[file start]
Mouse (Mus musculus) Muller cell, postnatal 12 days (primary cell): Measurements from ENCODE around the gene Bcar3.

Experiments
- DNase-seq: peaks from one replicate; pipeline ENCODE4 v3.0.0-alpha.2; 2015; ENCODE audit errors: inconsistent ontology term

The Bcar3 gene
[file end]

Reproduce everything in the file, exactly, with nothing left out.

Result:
Mouse (Mus musculus) Muller cell, postnatal 12 days (primary cell): Measurements from ENCODE around the gene Bcar3.

Experiments
- DNase-seq: peaks from one replicate; pipeline ENCODE4 v3.0.0-alpha.2; 2015; ENCODE audit errors: inconsistent ontology term

The Bcar3 gene